Intel has updated its official processor price list with a handful of new models and a smattering of discounts to existing ones. Let's start with the new chips, some of which were rumored to be on the way.
On the desktop, the Core i5-2320 slots in above the 2310 with four cores, 6MB of cache, and a 3.0GHz base clock speed. The i5-2320 has the same $177 asking price as the 2310 and 2300, which are surely on their way out. The Core i3-2120 also looks to be living on borrowed time, replaced by the 2125 and 2130, which run at 3.3 and 3.4GHz, respectively. Intel is charging $134 for the i3-2125 and $138 for the 2130.
Further down the desktop line, there are three new Celerons and a couple of updated Pentium models. Intel has also refreshed its low-power desktop parts with new offerings in the Celeron, Pentium, and Core i3 families. For the most part, the new low-power chips represent a 100MHz speed bump over the existing models.
On to mobile, where Intel has a bunch of new Core i7 CPUs for notebooks. At the top of the line, the Core i7-2960XM sets a new bar with a 2.7GHz base clock speed and a 3.5GHz Turbo peak. You can expect 200MHz speed bumps from the Core i7-2860QM and 2760QM, which look primed to supplant the 2820QM and 2720QM for $568 and $378, respectively. There's also the Core i7-2640M, which appears to be a 100MHz upgrade for the 2620M at $346. For considerably less, the $86 mobile B840 is poised to supplant a range of mobile dual-core chips.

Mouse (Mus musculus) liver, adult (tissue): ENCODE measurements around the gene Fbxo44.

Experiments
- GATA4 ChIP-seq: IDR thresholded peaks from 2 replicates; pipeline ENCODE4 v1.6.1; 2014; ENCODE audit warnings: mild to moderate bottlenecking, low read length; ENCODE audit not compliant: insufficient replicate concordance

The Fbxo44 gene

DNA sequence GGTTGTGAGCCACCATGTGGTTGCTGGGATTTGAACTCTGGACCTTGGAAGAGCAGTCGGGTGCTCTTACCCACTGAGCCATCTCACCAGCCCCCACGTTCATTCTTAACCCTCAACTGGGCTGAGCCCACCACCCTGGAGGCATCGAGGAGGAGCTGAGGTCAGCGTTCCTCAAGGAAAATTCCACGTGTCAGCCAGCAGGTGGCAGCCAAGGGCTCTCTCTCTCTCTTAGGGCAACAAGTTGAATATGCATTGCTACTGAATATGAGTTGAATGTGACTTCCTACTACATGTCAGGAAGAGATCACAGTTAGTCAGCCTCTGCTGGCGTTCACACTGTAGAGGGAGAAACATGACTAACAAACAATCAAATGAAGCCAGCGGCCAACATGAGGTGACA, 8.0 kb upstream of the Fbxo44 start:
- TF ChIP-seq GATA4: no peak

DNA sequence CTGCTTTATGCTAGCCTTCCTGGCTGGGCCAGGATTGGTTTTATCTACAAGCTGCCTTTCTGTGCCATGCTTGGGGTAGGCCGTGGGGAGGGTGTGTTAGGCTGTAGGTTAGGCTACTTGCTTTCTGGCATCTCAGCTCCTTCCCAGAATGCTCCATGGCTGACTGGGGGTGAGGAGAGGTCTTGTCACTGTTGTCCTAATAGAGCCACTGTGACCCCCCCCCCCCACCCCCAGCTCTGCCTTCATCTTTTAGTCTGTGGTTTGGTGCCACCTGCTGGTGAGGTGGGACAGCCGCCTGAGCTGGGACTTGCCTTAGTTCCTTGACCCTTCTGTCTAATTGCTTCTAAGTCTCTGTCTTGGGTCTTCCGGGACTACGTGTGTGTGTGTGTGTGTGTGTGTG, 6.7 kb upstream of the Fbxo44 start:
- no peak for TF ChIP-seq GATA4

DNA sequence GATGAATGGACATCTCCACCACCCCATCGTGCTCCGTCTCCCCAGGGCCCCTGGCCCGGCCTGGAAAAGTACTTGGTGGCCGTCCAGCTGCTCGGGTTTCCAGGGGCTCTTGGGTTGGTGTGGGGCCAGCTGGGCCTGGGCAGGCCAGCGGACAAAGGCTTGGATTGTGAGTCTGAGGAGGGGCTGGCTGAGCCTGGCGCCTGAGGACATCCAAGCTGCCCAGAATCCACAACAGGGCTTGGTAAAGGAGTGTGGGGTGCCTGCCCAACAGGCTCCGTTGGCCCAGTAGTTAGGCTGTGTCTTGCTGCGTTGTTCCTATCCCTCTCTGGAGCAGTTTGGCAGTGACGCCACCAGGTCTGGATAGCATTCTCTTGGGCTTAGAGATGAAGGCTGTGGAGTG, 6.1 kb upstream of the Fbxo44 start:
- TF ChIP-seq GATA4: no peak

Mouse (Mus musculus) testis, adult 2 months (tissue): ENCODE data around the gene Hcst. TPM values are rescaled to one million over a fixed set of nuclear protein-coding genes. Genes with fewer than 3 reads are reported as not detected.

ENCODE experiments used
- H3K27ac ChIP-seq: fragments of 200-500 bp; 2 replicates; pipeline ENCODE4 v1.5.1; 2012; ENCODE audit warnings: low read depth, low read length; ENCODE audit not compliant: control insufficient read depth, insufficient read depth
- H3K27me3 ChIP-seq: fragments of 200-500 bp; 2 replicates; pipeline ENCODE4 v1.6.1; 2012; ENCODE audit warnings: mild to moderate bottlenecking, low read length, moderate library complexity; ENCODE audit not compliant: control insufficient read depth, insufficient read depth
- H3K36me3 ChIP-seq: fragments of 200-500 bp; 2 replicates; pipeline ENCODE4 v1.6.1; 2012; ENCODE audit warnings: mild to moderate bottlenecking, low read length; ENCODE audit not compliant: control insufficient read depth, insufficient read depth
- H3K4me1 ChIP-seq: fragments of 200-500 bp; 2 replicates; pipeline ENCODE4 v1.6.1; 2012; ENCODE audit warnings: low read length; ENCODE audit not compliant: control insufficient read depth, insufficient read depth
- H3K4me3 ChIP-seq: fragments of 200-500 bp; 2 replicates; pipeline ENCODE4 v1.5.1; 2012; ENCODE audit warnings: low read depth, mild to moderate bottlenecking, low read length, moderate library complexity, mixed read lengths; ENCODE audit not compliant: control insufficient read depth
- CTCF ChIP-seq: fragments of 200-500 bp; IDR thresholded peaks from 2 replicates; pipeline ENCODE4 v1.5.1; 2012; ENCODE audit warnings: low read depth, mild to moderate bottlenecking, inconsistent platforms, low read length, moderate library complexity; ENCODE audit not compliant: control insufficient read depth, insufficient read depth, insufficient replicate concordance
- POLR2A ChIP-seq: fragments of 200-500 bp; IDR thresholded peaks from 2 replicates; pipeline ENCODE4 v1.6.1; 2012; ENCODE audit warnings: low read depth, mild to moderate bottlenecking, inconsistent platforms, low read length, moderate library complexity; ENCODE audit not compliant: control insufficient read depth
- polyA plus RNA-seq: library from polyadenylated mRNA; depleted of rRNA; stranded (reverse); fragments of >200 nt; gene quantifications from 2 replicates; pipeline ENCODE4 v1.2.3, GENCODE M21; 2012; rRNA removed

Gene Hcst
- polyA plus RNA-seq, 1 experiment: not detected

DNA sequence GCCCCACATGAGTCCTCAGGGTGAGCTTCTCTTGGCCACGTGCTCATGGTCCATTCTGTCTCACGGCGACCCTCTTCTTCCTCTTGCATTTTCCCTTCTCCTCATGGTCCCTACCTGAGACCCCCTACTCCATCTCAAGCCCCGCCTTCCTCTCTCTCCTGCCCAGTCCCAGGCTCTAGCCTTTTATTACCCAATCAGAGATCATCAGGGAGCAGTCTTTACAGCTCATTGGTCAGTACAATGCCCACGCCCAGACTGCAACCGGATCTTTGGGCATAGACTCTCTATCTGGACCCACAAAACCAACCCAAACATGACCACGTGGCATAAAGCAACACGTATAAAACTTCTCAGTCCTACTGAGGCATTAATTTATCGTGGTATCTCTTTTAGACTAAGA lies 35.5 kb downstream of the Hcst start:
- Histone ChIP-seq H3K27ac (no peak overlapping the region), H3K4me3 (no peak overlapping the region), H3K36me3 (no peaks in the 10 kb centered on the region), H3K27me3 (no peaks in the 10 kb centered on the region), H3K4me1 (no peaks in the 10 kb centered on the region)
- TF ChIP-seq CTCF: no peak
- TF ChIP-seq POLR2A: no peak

I've seen a number of sites tout the fact that Intel is accompanying these new chips with a round of price cuts. There isn't much to see on that front, though. Only Intel's low-power desktop chips have been discounted, and then only by 4-6%. Enthusiast-friendly Core i5-2500K and i7-2600K CPUs remain at their initial launch prices some nine months after Sandy Bridge's official debut. With Bulldozer still missing in action, I suppose Intel has little reason to sell those CPUs for anything less.